Just as the iPhone finally provided a phone that could do pretty much everything I wanted it to do, Lync has provided a tool that has allowed me to genuinely work anywhere in a way that is seamless to the rest of the business.
Working anywhere has a number of benefits, including being able to spend time out of the office occasionally to focus on a specific project as well as being able to stay involved in important issues and meetings while on the road.
I’m writing this from Singapore, where I’ve been working for the past week (with around 4 meetings/day) with negligible interruption to my colleagues. Here are the five ways that Lync allows me to do it:
1. Your phone anywhere – My work phone number is a SIP number uses the Lync client on my PC. When I plug my PC into a reliable Internet connection anywhere in the world I can make and receive calls with my NZ number – no messy VPNs. The sound quality from Singapore is like I’m in the next room. When I’m working at home I have a Kordia supplied VDSL2 connection which gives me the same experience. Some of my colleagues have domestic broadband connections which can sometimes give a 50/50 quality, however I’ve found business grade connections in general give a rock-solid performance.
2. Online meetings – This feature has changed the way we work in Kordia. An online meeting allows both internal and external people to click on a link in the appointment and be connected in a conference with everyone else in the meeting. There’s no conference numbers to remember and it allows you have an IM session with every conference as well the very useful tool of desktop and application sharing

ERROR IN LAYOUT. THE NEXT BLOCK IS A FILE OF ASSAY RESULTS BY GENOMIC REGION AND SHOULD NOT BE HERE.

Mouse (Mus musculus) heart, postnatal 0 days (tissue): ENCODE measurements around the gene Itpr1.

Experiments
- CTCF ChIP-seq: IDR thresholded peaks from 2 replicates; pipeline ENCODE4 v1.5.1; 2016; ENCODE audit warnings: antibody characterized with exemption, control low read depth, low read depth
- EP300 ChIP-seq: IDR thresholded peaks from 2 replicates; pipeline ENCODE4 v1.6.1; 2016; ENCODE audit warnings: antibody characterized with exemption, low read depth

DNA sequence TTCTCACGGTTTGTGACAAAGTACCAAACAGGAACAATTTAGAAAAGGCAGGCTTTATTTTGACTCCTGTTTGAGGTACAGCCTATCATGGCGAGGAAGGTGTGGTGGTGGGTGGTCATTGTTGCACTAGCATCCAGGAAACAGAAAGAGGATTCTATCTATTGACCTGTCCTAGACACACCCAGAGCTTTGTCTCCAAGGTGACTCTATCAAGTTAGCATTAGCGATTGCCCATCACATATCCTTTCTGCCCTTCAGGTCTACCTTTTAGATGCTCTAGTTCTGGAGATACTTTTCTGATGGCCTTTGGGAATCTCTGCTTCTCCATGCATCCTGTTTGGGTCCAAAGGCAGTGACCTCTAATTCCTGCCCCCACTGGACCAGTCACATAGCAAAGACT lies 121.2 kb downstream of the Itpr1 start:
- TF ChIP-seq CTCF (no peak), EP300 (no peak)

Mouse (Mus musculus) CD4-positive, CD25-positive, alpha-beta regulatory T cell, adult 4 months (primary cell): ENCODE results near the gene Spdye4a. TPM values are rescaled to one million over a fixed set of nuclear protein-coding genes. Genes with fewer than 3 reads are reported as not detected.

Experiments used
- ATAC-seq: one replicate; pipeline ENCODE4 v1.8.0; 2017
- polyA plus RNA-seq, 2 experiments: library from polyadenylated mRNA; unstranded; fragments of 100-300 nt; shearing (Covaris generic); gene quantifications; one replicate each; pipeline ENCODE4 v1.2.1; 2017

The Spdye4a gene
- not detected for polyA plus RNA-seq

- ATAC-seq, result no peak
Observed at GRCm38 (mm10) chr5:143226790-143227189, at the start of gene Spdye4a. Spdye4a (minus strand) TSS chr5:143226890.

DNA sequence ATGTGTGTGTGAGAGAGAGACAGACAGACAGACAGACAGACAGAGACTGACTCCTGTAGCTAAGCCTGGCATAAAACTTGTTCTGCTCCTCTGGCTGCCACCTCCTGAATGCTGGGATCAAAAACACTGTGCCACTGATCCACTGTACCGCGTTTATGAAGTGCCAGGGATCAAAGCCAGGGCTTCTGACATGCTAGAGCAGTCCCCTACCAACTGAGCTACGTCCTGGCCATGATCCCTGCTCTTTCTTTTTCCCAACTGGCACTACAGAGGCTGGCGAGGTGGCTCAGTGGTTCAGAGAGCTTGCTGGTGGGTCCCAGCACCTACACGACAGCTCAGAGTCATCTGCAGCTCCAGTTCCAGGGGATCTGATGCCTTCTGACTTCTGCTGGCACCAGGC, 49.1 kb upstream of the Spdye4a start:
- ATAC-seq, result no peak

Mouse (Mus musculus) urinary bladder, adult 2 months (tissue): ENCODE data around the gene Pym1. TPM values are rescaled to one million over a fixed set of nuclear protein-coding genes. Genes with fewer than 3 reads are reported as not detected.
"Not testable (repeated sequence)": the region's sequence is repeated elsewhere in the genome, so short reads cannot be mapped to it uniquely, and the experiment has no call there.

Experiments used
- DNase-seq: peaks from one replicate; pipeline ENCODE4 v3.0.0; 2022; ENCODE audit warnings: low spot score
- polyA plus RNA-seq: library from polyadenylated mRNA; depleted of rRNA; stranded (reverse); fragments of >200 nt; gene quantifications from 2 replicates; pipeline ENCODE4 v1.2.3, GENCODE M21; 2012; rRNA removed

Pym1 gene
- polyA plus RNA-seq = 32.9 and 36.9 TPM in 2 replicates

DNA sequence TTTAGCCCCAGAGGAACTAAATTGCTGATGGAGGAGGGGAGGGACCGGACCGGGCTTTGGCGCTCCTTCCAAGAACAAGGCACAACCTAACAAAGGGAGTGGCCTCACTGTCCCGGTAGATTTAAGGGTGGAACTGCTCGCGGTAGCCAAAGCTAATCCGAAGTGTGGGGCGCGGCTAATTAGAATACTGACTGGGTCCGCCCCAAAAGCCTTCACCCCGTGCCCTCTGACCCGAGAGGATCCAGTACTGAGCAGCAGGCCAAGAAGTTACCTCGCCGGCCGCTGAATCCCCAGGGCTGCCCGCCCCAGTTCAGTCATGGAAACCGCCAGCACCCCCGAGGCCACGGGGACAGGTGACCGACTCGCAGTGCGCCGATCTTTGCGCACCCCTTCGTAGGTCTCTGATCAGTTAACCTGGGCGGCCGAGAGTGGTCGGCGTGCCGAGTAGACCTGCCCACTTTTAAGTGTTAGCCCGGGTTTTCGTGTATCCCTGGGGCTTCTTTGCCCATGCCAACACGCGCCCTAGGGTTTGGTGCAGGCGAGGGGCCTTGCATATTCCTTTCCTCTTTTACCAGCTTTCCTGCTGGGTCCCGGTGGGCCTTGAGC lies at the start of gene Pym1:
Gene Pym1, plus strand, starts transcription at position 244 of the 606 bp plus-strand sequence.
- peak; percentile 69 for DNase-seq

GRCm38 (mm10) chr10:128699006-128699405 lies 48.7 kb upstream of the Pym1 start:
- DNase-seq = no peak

3. Desktop sharing – The integrated desktop sharing is the most useful feature of online meetings. Being able to go through a document or presentation can make meetings much more effective. One of the nice features about Lync is that you can share just a single application or your entire screen.
4. iPhone integration – With the Lync application calls can be simultaneously forwarded to your cellphone (I use a local SIM whenever I’m overseas) that includes the originating caller ID. This also gives you IM messages which can be useful if you’re working in a different time zone to your colleagues and they want to contact you when you’re away from the computer.
5. Video conferencing – Video conferencing can be a bit of a gimmick, and for the most part we avoid it. However, for certain meetings – e.g. when two larger groups of people in separate cities are meeting (or if one of them is out of town), it can be useful to see people’s body language – as long as the experience is a high quality one. We use the Polycom UC station which has a 360 degree camera that focuses on the person who’s talking at the time as well as giving a full room panorama shot. It’s impressive.